Rab's Week: Why I’d rather whine than dine in a posh restaurant
Welcome to the sideways world of our star columnist
I've never been too comfortable with dining out. Done it plenty. You have to really. But there's something not quite right about the experience. Too much snobbery and fawning, too many rules and fads.
It took me ages to suss you weren't supposed to dine out on your own.
Once, in a Chinese restaurant, I looked up to find all the staff staring at me, and still staring when I scowled back. I've experienced that a few times.
Then there are those couples who can't think of a word to say to each other. So they sit staring at the solitary diner (or at least the female of the species does).
Heartlessly, they try to make someone feel more uncomfortable than they are. So, on the rare occasions I do dine out nowadays, it's always in company.
Some of my friends are offhand with waiters. Some fawn to them. One is convinced they spit in your food if you don't grovel.
I suppose, nowadays, my favourite places are these pizza chains where the food is standardised (spittle 75p extra) and the staff smile perpetually and refer to customers as "you guys", despite our party frequently being made of both genders.
Thinking this gender-blurring was the new mode, I asked some workmen later: "Hey, any of you girls direct me to the station?" It was a full 10 minutes before they let go of my head.
Still, it's all part of a trend towards informality now under way even in the poshermost restaurants, according to Elizabeth Carter, consultant editor of the Waitrose Good Food Guide.
Last time I was in a right posh restaurant, my mate insisted the wine was corked ... and the waiter revealed it was a screwtop.
How we laughed. Well, I did. Spat my guacamole all over the complimentary bread.
Ms Carter told the Independent on Sunday that ordinary punters were now welcome in posh places because most chefs were similarly plebeian.
They want their restaurants to be places in which they'd feel comfortable themselves.
Hmm. Knowing human nature, all that'll happen is a new inverted snobbery will take hold, just as today's young toffs tend to look more like rappers than characters from Bridehouse Revisited.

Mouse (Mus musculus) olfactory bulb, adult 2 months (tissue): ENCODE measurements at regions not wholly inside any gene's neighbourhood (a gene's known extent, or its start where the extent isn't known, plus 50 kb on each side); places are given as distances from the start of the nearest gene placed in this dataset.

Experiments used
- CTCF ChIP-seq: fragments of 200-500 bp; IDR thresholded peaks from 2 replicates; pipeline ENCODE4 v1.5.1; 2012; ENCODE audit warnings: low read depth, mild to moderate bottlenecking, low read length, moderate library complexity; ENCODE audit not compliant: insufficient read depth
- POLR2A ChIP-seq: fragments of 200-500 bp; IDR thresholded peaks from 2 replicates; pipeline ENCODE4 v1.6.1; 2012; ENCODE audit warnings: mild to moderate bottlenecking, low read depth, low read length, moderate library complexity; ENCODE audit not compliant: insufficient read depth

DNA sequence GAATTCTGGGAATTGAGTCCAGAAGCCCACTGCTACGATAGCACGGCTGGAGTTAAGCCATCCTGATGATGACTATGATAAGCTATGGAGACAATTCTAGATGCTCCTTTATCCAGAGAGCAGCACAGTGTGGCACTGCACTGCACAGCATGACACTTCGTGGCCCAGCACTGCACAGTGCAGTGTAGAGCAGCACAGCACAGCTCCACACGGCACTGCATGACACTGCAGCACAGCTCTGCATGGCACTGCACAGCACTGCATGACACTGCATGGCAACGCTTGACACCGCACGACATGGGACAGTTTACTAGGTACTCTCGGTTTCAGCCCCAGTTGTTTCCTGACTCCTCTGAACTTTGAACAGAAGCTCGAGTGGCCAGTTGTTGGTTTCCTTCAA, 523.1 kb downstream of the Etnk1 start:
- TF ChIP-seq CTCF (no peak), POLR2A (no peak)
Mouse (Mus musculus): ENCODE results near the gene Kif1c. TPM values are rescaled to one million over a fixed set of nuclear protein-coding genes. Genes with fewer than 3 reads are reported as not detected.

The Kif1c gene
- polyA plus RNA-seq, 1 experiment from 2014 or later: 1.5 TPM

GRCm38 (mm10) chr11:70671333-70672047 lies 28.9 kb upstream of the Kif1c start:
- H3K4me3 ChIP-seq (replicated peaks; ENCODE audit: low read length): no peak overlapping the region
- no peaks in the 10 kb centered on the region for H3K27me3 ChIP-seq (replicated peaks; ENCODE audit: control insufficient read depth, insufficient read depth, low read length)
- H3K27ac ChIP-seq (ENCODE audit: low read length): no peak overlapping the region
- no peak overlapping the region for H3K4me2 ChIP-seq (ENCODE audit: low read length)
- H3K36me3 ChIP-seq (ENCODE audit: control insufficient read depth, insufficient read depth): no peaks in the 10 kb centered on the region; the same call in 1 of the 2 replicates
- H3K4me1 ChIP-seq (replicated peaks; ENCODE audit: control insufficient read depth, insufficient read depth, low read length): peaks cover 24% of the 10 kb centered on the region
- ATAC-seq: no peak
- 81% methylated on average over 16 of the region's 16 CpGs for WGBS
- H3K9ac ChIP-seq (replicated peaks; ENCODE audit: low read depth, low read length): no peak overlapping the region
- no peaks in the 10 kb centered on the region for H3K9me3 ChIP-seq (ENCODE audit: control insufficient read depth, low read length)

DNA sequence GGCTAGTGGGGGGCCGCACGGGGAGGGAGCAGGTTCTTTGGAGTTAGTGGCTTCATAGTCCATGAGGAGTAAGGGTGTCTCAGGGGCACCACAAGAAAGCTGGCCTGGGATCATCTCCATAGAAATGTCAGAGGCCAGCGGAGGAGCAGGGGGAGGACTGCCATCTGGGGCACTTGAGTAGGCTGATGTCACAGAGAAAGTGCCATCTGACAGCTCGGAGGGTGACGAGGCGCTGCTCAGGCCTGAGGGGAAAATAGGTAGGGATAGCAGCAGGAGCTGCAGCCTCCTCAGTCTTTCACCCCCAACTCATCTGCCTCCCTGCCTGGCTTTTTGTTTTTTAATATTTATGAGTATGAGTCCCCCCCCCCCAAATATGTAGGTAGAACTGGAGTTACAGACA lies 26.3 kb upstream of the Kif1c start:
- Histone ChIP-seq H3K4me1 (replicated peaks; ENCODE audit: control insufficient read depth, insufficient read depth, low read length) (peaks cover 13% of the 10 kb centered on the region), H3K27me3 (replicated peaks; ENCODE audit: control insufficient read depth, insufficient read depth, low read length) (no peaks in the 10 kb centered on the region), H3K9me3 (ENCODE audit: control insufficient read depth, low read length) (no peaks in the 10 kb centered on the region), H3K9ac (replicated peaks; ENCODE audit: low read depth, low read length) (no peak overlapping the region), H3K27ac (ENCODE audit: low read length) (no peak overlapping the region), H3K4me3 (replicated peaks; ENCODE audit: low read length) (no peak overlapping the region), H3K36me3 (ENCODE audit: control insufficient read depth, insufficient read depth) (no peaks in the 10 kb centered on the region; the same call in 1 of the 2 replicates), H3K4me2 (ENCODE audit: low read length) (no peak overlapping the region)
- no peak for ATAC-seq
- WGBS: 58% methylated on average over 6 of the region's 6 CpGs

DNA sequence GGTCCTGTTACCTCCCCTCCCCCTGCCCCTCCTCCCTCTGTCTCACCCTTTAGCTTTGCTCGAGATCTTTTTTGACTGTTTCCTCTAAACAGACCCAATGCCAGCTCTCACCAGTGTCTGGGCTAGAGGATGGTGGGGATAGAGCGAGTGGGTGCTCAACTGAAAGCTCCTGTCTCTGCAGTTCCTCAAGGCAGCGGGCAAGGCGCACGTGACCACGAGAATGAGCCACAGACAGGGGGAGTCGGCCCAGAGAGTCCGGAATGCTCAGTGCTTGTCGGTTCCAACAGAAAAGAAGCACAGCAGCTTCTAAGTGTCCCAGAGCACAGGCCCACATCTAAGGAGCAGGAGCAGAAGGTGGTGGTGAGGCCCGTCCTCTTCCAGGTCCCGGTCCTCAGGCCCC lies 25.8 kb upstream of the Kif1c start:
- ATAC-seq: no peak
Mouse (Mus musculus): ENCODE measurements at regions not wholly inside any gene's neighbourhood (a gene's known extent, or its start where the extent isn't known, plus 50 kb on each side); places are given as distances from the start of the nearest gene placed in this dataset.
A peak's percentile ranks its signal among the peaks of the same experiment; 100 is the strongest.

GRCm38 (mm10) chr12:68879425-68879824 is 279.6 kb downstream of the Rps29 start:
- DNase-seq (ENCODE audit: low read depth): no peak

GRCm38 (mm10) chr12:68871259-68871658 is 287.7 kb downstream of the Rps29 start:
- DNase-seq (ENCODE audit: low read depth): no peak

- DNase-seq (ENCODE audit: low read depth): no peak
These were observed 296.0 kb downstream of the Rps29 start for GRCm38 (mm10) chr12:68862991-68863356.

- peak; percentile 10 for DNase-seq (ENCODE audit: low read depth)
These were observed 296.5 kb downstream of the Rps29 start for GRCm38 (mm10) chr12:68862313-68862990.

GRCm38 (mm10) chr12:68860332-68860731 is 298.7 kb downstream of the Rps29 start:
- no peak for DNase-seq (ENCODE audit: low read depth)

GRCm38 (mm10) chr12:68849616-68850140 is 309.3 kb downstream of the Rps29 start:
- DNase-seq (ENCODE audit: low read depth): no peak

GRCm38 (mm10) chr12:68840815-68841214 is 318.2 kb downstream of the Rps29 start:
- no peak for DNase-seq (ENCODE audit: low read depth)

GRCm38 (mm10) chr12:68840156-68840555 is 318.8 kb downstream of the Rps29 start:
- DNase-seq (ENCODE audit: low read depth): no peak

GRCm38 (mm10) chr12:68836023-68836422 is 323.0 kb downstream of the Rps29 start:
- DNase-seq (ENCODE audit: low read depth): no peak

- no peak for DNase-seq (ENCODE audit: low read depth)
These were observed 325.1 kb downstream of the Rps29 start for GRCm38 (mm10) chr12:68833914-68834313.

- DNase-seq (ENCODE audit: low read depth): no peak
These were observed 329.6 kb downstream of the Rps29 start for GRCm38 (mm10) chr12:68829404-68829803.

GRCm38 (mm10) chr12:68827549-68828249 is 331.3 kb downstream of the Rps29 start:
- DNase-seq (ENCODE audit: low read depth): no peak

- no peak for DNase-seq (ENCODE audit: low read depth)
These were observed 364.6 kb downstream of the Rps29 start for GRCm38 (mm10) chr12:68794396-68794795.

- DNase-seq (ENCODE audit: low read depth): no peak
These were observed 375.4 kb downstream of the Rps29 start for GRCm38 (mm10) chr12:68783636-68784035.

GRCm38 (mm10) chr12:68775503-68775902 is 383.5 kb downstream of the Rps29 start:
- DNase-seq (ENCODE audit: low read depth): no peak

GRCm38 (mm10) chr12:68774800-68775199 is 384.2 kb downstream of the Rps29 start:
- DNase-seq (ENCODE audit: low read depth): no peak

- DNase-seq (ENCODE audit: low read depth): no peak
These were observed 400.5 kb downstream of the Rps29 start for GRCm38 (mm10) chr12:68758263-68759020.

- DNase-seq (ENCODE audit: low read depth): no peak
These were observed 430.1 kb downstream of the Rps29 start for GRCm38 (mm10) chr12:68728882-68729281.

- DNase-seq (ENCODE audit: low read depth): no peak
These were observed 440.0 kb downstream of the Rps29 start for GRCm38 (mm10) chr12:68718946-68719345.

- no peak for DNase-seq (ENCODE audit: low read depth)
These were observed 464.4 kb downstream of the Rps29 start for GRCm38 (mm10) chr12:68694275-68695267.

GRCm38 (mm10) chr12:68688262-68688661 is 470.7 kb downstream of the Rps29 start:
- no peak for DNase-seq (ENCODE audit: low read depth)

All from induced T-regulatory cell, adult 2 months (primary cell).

People will titter if you wear a tie. But you'll still have to know something about wine. Don't make my mate's mistake. Ask if they've got any that comes in cans.
Saturday: So, what’s your game, mate?
I've friends who work in the gaming industry. Indeed, they've taken over the headquarters of a newspaper where I used to work. How can something obsessed with violence and crisis replace a newspaper? Beats me.
This week saw the release of Destiny, the world's most eagerly awaited video game. It expects 10 million players and is compared to Lord of the Rings. Eh? The game's about violently blootering aliens. True, Lord of the Rings has quite a lot of battles, but I much prefer the more historically accurate stuff about elves and talking trees.
Why can't they make games about that?
Monday: what makes men exceedingly happy?
Top experts have expressed surprise after a survey showed “sensitive” pleasures sneaking into a list of things that make men happy.
The study of 2,000 adults, commissioned by leading academics Mr Kipling's Cakes, found scenic views and the sound of rainfall had sneaked into men's guilty pleasures.
The controversial development has led top worriers to predict that men are becoming effeminate, leading to the human race dying out. But they're over-reacting. Eating was actually top of the list and having a quiet pint second. Can't argue with that, though I'm not so sure about the second one. I wasn't aware that pints came singly. Is that a new thing?
Women's top little pleasure was fresh bed sheets, which is a bit meh. Hugs came second. God, they're so demanding.
Improbably enough, redecorating came in at 16th, though it doesn't specify if that is in a management or labouring capacity.
Tuesday: Green smoothies can be hard to swallow
Good to see the Love Food Hate Waste campaign in Belfast suggesting green smoothies as a way to use up the fruit and veg in your fridge.
The great news is that, as well as cleaning out your fridge, green smoothies clean out your body.
They fill you full of energy, alkalise your system and, best of all, make you feel virtuous.
You can also lose weight unless, to make them taste less rubbish, you add some chocolate or perhaps way too much honey.
You could even try liquidising a pie if you're desperate.
Only joking, folks. Drink up your veggies now.
Wednesday: cold fact ... we’d all be lost without sat nav
How times change. In 1845, two 0ships set out to probe the Northwest Passage linking the Atlantic and Pacific oceans across the Arctic. They and their crews disappeared.
In 2014, Canadian prime minister Stephen Harper announces a search for the ships.
And five minutes later shouts: “Here they are!” Well, one of them at any rate, at least as I write. They're not sure if it's HMS Erebus or HMS Terror.
Of more interest is whether they find any bodies, including that of Captain Francis Crozier, the Banbridge-born explorer who was second in command to Sir John Franklin.
Legend says he was the last man standing, as the crews succumbed to their hostile environment. Poor souls. Imagine exploring without GPS, Facebook or YouTube. Adding insult to death, in another five minutes Google Maps will be out there with one of their wee cars with a camera on the roof.